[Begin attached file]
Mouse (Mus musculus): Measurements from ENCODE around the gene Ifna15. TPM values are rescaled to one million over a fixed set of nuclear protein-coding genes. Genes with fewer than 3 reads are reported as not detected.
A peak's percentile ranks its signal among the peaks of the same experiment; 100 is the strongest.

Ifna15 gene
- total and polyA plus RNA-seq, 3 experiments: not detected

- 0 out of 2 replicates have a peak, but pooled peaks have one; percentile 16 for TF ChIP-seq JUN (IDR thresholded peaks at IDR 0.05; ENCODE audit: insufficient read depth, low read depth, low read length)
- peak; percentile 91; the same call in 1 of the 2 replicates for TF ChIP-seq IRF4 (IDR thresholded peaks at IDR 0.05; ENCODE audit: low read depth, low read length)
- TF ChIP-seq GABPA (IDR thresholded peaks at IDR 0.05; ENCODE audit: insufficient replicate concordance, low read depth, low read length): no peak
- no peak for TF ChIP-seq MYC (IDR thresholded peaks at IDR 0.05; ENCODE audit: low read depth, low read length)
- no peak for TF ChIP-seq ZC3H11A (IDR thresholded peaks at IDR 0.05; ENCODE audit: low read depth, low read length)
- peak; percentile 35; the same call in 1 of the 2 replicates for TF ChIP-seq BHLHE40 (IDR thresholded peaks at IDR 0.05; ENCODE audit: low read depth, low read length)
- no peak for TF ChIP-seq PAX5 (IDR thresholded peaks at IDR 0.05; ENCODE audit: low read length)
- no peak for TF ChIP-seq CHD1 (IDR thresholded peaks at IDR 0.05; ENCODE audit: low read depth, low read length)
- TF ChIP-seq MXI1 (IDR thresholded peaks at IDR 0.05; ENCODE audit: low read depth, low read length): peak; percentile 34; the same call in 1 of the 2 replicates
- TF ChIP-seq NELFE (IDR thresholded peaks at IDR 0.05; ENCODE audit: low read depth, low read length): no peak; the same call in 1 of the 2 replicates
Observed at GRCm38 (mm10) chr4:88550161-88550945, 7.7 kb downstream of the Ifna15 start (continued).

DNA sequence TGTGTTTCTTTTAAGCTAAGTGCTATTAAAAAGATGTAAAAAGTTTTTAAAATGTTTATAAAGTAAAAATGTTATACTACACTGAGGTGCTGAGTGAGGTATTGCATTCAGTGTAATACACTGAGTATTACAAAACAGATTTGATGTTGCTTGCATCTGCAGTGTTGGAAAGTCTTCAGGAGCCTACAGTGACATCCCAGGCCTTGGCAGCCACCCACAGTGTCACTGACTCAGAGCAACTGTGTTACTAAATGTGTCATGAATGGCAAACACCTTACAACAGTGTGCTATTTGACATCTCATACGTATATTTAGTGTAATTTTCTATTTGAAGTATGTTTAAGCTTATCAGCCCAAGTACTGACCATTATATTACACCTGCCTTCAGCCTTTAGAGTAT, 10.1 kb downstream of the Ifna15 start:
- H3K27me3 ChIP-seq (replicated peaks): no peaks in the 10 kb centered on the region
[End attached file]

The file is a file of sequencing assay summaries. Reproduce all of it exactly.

Mouse (Mus musculus): Measurements from ENCODE around the gene Ifna15. TPM values are rescaled to one million over a fixed set of nuclear protein-coding genes. Genes with fewer than 3 reads are reported as not detected.
A peak's percentile ranks its signal among the peaks of the same experiment; 100 is the strongest.

Ifna15 gene
- total and polyA plus RNA-seq, 3 experiments: not detected

- 0 out of 2 replicates have a peak, but pooled peaks have one; percentile 16 for TF ChIP-seq JUN (IDR thresholded peaks at IDR 0.05; ENCODE audit: insufficient read depth, low read depth, low read length)
- peak; percentile 91; the same call in 1 of the 2 replicates for TF ChIP-seq IRF4 (IDR thresholded peaks at IDR 0.05; ENCODE audit: low read depth, low read length)
- TF ChIP-seq GABPA (IDR thresholded peaks at IDR 0.05; ENCODE audit: insufficient replicate concordance, low read depth, low read length): no peak
- no peak for TF ChIP-seq MYC (IDR thresholded peaks at IDR 0.05; ENCODE audit: low read depth, low read length)
- no peak for TF ChIP-seq ZC3H11A (IDR thresholded peaks at IDR 0.05; ENCODE audit: low read depth, low read length)
- peak; percentile 35; the same call in 1 of the 2 replicates for TF ChIP-seq BHLHE40 (IDR thresholded peaks at IDR 0.05; ENCODE audit: low read depth, low read length)
- no peak for TF ChIP-seq PAX5 (IDR thresholded peaks at IDR 0.05; ENCODE audit: low read length)
- no peak for TF ChIP-seq CHD1 (IDR thresholded peaks at IDR 0.05; ENCODE audit: low read depth, low read length)
- TF ChIP-seq MXI1 (IDR thresholded peaks at IDR 0.05; ENCODE audit: low read depth, low read length): peak; percentile 34; the same call in 1 of the 2 replicates
- TF ChIP-seq NELFE (IDR thresholded peaks at IDR 0.05; ENCODE audit: low read depth, low read length): no peak; the same call in 1 of the 2 replicates
Observed at GRCm38 (mm10) chr4:88550161-88550945, 7.7 kb downstream of the Ifna15 start (continued).

DNA sequence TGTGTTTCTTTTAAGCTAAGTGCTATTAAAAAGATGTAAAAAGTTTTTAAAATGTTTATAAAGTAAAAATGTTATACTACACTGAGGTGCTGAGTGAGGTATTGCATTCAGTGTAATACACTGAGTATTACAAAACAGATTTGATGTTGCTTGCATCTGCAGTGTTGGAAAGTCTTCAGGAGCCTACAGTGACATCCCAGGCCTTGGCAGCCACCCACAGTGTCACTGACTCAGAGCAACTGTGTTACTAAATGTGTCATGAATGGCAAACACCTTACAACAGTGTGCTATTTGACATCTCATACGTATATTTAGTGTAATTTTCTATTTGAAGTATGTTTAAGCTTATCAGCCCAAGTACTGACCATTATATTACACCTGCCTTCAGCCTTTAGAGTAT, 10.1 kb downstream of the Ifna15 start:
- H3K27me3 ChIP-seq (replicated peaks): no peaks in the 10 kb centered on the region